Roadless ruling could prevent some gas leases in White River
September 20, 2006
Local environmentalists believe they finally found a way Wednesday to prevent the federal government from leasing roadless areas for gas drilling.A federal judge reinstated former President Clinton’s “Roadless Rule,” which banned road construction on 58.5 million acres of national forest (see related story).Sloan Shoemaker, director of the Wilderness Workshop, said the ruling should prevent the offering of more roadless lands for lease on the western fringe of the White River National Forest and in the adjacent Grand Mesa-Uncompahgre and Gunnison national forests. The gas boom in western Garfield County has spread into parts of the national forest south of Rifle and Silt.
The ruling could also scuttle plans to build the Bull Mountain pipeline across sections of three roadless areas, Shoemaker said. The Forest Service recently disclosed that its “preferred alternative” for the gas industry project would allow construction of 8.33 miles across the roadless areas. Now, Shoemaker said, the agency may have to find ways for that pipeline to use road networks outside of the roadless areas.Shoemaker said he tried to contact White River National Forest officials to press those points but wasn’t able to talk to anyone.The Wilderness Workshop and its allies also hope the ruling helps them prevail in protests over past leases. A coalition of conservation groups contends that leases offered on 25,000 acres of the White River and neighboring forest should be nullified because they were on roadless areas.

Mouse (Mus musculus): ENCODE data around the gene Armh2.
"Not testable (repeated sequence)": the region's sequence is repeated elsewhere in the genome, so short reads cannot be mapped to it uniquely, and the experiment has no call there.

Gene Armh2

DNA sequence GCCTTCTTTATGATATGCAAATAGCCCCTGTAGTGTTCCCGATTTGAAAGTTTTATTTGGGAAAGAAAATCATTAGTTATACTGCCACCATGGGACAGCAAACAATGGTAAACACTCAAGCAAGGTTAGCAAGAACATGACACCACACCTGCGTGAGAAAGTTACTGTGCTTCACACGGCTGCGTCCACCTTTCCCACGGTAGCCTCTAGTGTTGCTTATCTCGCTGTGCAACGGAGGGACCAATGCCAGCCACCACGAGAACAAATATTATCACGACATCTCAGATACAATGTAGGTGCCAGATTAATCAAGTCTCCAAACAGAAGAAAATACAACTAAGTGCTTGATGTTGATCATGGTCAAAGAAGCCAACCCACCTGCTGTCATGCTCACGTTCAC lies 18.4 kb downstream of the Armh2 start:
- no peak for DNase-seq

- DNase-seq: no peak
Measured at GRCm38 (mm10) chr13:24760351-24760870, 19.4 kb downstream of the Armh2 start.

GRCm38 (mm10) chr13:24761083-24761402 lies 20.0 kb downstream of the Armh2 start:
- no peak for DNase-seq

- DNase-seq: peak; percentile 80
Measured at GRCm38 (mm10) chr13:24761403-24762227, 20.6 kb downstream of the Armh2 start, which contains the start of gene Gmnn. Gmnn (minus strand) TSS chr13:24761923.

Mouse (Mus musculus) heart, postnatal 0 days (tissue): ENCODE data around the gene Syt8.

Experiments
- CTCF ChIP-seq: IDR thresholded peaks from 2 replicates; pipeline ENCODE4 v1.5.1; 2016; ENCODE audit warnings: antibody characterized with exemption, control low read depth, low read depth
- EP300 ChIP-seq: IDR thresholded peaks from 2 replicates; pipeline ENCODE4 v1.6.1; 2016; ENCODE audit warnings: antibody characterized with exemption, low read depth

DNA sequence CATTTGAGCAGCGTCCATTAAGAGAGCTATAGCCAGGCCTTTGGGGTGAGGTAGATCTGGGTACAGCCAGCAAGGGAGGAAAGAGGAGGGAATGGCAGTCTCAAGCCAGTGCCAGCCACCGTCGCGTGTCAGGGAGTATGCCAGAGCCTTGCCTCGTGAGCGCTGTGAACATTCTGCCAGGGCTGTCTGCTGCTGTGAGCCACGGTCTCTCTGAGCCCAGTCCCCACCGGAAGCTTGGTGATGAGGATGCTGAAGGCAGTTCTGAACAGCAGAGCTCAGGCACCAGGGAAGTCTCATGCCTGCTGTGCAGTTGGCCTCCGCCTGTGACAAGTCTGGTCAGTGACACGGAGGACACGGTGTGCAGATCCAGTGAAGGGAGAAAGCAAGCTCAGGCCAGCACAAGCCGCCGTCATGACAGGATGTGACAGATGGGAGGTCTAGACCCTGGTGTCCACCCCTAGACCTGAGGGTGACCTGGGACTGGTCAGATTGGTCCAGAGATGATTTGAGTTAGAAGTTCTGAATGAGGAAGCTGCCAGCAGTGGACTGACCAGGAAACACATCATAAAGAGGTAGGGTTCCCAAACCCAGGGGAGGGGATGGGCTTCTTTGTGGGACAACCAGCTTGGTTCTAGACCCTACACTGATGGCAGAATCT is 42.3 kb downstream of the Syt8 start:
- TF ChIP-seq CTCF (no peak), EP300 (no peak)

The coalition discovered in 2004 that roadless lands in western Colorado had been leased for gas development since 2001. Leases were issued from 2001 through 2003 without protest. Since then, the leases on roadless lands have been contested, but no decision has been handed down.The Wilderness Workshop and other groups called on White River National Forest Supervisor Maribeth Gustafson this year to stop the leases on roadless lands. She said she didn’t have the power to stop leases on lands that forest plans had identified as suitable for gas exploration.Shoemaker said Wednesday’s ruling is probably just a start of legal battles over roadless lands, not the end.
“I think it’s a foregone conclusion that the Bush administration is going to appeal this ruling,” he said. “The Ping-Pong match is still on.”Scott Condon’s e-mail address is email@example.com.